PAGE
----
This fee is proving cost-prohibitive to many Canadian families. Unvaccinated minors travelling with their fully vaccinated parents are also unable to attend school, daycare and camp for two weeks after travel, potentially adding the cost of two additional weeks of private childcare, adding to the disincentive to travel. Until a vaccine for minors under 12 is approved, children should return to school using testing, not quarantine.
These policies were intended to be temporary and run counter to the recommendations made by the federal government’s COVID-19 Testing and Screening Expert Advisory Panel Report (“The Expert Panel”) in May of this year.
Many countries have recognized that easing restrictions for unvaccinated children is low risk, and they, therefore, exempt unvaccinated children travelling with fully vaccinated adults from any quarantine. For example:
In France, the measures applicable to vaccinated adults also apply to any minors accompanying them, regardless of vaccination.
In the United Kingdom, rules for fully vaccinated people also apply to travellers under 18 who reside in the UK or one of the listed countries with approved vaccination programs.
France, Portugal, Germany and the United Kingdom also recognize that requiring pre-departure and arrival tests for vaccinated travellers is redundant and have exempted fully vaccinated travellers from pre-departure testing requirements.
Although many had travel bookings lined up over the November-December period, the travel and tourism industry is bracing for cancellations, with Canadian families looking to either cancel or delay long-awaited winter trips and family visits.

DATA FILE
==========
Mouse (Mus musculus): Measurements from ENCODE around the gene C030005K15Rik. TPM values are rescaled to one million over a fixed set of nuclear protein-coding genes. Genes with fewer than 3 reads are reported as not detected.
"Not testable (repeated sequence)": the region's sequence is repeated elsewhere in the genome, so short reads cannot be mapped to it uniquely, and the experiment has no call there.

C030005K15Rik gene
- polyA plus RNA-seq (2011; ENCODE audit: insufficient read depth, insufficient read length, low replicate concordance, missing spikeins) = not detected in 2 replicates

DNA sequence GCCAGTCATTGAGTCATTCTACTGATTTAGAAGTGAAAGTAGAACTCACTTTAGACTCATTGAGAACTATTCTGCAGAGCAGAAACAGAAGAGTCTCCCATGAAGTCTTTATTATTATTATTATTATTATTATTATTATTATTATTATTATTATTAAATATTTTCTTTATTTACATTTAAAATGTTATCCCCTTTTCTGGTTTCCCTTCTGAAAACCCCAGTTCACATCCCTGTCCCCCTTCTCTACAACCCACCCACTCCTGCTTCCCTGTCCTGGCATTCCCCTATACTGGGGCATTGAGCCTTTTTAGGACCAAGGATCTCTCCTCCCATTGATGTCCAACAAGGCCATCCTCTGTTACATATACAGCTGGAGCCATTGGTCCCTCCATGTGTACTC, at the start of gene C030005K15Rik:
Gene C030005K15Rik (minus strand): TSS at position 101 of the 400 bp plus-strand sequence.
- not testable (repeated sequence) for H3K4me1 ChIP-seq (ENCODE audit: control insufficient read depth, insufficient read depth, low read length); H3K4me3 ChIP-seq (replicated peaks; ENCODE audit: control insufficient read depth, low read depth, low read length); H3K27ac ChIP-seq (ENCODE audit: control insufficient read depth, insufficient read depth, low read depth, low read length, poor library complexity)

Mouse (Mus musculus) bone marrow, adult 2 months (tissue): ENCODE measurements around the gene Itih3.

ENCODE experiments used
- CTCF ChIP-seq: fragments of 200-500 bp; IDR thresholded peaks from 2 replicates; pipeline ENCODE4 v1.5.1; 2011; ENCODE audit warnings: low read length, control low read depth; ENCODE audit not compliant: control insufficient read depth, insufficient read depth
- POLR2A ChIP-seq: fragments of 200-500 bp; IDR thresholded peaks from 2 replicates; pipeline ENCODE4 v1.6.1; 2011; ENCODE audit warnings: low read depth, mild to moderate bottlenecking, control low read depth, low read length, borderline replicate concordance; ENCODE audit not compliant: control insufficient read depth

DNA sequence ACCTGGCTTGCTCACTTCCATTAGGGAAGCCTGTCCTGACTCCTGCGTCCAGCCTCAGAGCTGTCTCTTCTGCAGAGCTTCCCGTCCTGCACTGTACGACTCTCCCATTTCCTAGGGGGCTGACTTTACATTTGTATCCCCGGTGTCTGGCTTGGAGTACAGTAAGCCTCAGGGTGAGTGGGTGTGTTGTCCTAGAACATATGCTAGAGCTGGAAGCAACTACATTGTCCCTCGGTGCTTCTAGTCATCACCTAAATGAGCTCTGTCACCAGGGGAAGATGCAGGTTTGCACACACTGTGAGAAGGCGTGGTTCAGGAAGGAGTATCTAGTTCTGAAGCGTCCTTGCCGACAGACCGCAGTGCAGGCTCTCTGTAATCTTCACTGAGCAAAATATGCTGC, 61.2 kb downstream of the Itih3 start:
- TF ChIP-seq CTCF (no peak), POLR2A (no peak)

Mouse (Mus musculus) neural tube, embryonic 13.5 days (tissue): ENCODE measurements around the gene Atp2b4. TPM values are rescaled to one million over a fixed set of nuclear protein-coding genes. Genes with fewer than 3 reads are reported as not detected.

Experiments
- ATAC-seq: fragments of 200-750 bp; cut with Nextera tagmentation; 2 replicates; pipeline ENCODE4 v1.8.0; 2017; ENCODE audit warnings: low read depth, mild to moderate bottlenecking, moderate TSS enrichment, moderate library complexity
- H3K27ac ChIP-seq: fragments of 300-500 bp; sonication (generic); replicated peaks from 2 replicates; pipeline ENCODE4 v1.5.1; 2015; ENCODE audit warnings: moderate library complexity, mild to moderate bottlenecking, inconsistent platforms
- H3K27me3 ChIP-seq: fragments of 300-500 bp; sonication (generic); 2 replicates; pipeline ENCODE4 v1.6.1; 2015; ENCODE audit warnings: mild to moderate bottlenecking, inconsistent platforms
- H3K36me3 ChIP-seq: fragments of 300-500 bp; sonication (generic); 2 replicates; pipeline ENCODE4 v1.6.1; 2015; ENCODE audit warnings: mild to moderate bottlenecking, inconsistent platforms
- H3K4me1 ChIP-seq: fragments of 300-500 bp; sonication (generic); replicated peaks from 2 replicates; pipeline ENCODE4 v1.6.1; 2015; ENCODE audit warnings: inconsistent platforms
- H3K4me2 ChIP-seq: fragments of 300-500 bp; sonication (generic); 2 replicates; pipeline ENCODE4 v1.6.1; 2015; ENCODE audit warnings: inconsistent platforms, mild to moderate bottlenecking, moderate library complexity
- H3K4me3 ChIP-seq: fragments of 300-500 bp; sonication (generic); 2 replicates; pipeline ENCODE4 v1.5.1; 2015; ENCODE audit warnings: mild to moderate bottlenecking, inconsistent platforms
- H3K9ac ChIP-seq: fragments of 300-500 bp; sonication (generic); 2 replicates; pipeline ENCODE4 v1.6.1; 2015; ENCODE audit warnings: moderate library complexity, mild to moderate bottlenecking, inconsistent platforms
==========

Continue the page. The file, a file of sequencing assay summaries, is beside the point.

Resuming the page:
The pandemic, vaccination status, and available science have changed; so too should the response and measures to keep Canadians safe while allowing the travel and tourism industry to re-open.
“Canadian families deserve to be treated equally when travelling. In France and the United Kingdom, children can travel with their fully vaccinated parents, making travel to see family and friends more accessible to the middle class. Many other countries have implemented science-based policies, including the exemption of fully vaccinated travellers from testing requirements. Canada should follow suit.” – Perrin Beatty, President and CEO of the Canadian Chamber of Commerce
“The pandemic took a real toll on our family. We have been looking forward to bringing our children to visit family members across the border. We’ve done our part. My wife and I got vaccinated. But it is almost impossible for us to do this. The cost of the PCR test adds almost an additional $1000 to our trip, and then our kids can’t go to school for two weeks, resulting in additional childcare costs. We need the government to change the rules so we can see our loved ones again.” – David Schwartz, Ottawa based Father of two
“The PCR test is a major barrier for middle-class families hoping to travel across the border. The result is that families simply aren’t travelling. The cost and inconvenience is too high, and until the federal government takes action to reduce the obstacles to travel, small Canadian tourism businesses like mine will not be able to recover fully.” – Sheila Gallant-Halloran, Owner, Lush Life Travel
About the Canadian Tourism Roundtable – The Canadian Tourism Roundtable is a cross-Canadian coalition of leaders in the tourism and travel sector – including representatives from airports, airlines, hotels, and chambers of commerce across the country – committed to working together to restart the sector smoothly and safely. Travel and Tourism is a $102 billion sector, employing millions of Canadians across the country and accounting for 2.1% of the country’s gross domestic product. It advocates for a safe and prosperous tourism and travel sector across Canada.